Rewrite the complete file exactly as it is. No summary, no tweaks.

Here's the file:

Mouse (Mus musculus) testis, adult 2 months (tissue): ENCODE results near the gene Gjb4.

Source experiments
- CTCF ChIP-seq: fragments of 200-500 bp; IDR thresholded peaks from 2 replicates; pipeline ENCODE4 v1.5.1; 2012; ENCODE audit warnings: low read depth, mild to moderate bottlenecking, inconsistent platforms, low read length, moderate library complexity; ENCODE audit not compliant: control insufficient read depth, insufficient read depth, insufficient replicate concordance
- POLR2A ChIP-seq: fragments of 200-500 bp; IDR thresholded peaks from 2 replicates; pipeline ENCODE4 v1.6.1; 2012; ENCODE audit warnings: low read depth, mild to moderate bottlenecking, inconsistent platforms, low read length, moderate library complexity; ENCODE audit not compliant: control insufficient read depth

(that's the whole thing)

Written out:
Mouse (Mus musculus) testis, adult 2 months (tissue): ENCODE results near the gene Gjb4.

Source experiments
- CTCF ChIP-seq: fragments of 200-500 bp; IDR thresholded peaks from 2 replicates; pipeline ENCODE4 v1.5.1; 2012; ENCODE audit warnings: low read depth, mild to moderate bottlenecking, inconsistent platforms, low read length, moderate library complexity; ENCODE audit not compliant: control insufficient read depth, insufficient read depth, insufficient replicate concordance
- POLR2A ChIP-seq: fragments of 200-500 bp; IDR thresholded peaks from 2 replicates; pipeline ENCODE4 v1.6.1; 2012; ENCODE audit warnings: low read depth, mild to moderate bottlenecking, inconsistent platforms, low read length, moderate library complexity; ENCODE audit not compliant: control insufficient read depth